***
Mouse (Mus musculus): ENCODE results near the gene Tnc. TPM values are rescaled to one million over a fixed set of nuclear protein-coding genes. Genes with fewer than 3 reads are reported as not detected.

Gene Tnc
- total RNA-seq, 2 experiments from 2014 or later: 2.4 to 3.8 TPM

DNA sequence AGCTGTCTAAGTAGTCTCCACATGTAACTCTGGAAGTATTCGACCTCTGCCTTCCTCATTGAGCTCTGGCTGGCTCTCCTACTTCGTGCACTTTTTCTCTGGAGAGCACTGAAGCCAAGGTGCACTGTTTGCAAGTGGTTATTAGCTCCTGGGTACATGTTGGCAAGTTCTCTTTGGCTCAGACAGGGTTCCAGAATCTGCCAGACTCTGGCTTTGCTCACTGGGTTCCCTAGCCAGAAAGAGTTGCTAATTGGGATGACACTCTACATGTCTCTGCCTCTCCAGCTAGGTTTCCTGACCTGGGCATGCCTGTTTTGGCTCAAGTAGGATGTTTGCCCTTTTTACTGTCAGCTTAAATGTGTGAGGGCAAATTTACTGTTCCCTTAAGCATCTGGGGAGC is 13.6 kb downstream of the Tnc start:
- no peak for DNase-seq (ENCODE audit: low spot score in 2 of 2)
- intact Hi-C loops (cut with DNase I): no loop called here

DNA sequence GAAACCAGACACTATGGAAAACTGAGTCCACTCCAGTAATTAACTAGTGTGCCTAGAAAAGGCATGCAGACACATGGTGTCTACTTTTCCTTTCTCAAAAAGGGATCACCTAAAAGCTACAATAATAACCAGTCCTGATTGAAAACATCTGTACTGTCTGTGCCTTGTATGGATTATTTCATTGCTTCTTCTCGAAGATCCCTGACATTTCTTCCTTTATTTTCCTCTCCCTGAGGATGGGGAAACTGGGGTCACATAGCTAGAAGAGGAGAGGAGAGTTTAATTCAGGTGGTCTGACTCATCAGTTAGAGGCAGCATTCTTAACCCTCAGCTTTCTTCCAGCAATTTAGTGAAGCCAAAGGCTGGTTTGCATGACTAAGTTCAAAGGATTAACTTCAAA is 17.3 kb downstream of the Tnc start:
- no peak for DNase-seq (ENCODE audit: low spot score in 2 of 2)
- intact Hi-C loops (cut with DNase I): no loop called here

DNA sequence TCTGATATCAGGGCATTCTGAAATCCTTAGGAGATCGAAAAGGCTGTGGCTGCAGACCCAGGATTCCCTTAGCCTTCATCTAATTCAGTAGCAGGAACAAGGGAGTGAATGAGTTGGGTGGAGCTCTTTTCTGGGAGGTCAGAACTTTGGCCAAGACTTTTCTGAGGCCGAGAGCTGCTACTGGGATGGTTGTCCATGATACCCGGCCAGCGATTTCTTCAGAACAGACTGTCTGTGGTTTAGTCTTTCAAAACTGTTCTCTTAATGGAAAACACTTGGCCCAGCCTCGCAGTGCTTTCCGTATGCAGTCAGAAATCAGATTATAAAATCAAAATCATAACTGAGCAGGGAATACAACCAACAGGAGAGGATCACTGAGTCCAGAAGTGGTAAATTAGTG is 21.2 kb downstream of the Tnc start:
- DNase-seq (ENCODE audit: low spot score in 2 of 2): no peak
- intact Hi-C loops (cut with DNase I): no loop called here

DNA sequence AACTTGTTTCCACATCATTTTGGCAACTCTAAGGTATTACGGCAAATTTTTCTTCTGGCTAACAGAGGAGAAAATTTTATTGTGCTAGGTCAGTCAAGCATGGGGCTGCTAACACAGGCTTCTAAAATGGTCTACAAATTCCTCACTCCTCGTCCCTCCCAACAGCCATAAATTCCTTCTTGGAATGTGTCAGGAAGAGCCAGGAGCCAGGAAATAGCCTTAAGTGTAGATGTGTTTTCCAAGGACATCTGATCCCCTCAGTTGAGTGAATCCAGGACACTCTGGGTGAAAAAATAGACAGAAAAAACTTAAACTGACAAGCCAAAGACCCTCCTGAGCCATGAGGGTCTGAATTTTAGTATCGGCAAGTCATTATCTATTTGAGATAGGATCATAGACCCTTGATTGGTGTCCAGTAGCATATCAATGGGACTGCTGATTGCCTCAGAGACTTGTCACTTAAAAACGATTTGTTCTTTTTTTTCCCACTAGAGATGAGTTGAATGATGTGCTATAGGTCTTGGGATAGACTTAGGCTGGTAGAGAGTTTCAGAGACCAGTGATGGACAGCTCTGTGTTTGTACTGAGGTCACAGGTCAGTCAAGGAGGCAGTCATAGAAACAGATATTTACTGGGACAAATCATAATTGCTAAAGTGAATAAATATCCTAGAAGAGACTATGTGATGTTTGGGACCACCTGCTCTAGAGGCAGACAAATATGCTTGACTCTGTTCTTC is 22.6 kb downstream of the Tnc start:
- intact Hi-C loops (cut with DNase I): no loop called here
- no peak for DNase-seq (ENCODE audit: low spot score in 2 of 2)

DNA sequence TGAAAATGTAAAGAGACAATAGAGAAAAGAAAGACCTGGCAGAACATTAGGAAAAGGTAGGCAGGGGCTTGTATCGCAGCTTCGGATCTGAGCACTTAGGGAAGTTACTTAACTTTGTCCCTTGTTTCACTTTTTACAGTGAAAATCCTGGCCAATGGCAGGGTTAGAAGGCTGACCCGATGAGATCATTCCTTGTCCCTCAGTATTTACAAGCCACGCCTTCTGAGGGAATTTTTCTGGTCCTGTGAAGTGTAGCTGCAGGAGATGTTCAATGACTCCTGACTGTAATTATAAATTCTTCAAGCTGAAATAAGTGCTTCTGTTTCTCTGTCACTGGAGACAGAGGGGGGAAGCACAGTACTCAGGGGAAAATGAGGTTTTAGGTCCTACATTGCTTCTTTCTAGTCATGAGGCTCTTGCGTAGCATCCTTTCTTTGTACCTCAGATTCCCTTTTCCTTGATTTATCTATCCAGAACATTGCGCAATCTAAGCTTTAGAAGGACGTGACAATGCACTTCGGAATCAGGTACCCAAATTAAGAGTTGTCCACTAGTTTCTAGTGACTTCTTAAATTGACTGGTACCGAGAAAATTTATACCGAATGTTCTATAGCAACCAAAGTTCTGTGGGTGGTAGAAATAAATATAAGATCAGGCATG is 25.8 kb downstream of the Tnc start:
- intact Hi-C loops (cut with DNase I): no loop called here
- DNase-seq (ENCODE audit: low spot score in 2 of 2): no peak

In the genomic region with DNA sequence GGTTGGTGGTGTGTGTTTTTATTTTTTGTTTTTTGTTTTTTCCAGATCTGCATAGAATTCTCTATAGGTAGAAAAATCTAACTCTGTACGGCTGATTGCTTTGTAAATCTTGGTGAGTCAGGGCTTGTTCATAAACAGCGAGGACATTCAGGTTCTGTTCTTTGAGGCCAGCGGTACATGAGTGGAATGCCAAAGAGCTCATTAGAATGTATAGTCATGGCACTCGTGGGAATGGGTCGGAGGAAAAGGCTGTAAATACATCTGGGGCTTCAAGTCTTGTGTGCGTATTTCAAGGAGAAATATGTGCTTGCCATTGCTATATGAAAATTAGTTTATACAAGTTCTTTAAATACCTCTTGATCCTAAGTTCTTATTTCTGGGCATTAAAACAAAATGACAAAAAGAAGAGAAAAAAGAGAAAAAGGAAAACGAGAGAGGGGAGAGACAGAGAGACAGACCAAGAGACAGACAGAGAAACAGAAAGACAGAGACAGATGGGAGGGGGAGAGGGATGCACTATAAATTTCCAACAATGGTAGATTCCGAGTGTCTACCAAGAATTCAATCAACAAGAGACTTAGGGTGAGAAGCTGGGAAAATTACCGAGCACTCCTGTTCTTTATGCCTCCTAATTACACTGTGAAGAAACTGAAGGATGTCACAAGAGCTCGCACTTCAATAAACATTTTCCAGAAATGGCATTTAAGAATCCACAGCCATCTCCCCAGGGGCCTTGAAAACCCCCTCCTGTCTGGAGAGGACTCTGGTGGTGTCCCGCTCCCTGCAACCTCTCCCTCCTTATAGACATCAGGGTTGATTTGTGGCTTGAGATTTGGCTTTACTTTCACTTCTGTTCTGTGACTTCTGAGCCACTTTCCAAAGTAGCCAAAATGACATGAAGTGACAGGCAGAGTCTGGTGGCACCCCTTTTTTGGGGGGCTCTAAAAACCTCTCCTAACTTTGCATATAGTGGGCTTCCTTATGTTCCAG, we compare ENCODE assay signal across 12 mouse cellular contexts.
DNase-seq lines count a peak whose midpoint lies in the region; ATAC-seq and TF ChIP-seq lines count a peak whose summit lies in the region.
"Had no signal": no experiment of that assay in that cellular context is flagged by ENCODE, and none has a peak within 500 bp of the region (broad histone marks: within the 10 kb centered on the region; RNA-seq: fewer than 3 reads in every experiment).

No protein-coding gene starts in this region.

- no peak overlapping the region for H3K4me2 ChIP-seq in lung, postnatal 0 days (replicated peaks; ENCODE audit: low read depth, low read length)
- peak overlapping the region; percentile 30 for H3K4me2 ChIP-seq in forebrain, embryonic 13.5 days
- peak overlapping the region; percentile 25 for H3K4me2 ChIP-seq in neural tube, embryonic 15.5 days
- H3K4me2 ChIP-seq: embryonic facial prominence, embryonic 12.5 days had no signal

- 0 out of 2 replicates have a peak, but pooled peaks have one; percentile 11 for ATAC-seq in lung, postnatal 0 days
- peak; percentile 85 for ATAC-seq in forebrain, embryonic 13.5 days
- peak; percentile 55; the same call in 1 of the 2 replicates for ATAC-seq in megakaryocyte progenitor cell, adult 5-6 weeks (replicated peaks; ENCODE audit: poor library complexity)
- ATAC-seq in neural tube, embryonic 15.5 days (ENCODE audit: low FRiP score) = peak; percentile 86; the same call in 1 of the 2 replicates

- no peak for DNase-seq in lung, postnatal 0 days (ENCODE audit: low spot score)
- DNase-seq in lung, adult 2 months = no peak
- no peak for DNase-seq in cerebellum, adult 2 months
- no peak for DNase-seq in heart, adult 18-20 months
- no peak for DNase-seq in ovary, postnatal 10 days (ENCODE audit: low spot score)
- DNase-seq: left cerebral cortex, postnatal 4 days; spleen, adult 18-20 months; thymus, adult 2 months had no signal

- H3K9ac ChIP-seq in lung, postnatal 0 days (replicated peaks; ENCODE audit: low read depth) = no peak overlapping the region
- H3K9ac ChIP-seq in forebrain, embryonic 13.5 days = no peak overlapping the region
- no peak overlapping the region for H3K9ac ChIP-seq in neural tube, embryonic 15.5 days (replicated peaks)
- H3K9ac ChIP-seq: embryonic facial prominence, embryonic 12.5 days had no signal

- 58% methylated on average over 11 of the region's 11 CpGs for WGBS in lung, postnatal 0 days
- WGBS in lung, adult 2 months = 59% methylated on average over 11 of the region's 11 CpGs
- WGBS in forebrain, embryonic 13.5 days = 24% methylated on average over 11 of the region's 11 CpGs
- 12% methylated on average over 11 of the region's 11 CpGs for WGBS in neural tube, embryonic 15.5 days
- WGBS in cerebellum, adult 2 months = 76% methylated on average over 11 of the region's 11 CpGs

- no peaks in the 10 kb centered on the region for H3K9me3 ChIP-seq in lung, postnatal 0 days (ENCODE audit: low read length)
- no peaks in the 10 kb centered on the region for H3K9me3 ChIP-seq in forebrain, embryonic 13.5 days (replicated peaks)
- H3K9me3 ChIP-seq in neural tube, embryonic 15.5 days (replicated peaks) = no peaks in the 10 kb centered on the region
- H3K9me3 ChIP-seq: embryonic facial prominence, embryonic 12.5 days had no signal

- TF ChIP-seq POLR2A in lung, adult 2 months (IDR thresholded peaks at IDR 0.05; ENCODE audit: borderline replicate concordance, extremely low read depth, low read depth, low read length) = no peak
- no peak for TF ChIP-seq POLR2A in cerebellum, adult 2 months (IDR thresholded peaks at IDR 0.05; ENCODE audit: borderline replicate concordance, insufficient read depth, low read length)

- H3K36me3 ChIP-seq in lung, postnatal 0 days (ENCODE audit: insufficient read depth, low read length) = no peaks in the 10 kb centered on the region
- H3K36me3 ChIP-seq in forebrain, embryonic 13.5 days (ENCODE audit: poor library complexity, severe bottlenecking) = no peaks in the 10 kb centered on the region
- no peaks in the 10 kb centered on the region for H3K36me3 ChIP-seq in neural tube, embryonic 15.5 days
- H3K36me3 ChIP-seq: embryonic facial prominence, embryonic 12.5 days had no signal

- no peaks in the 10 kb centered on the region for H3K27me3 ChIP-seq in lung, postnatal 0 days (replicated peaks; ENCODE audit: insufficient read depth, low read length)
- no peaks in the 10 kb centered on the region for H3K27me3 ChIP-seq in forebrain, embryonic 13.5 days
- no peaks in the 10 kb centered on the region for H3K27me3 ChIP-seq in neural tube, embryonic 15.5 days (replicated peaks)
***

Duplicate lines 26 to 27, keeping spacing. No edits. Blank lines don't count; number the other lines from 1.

- H3K4me2 ChIP-seq: embryonic facial prominence, embryonic 12.5 days had no signal

- 0 out of 2 replicates have a peak, but pooled peaks have one; percentile 11 for ATAC-seq in lung, postnatal 0 days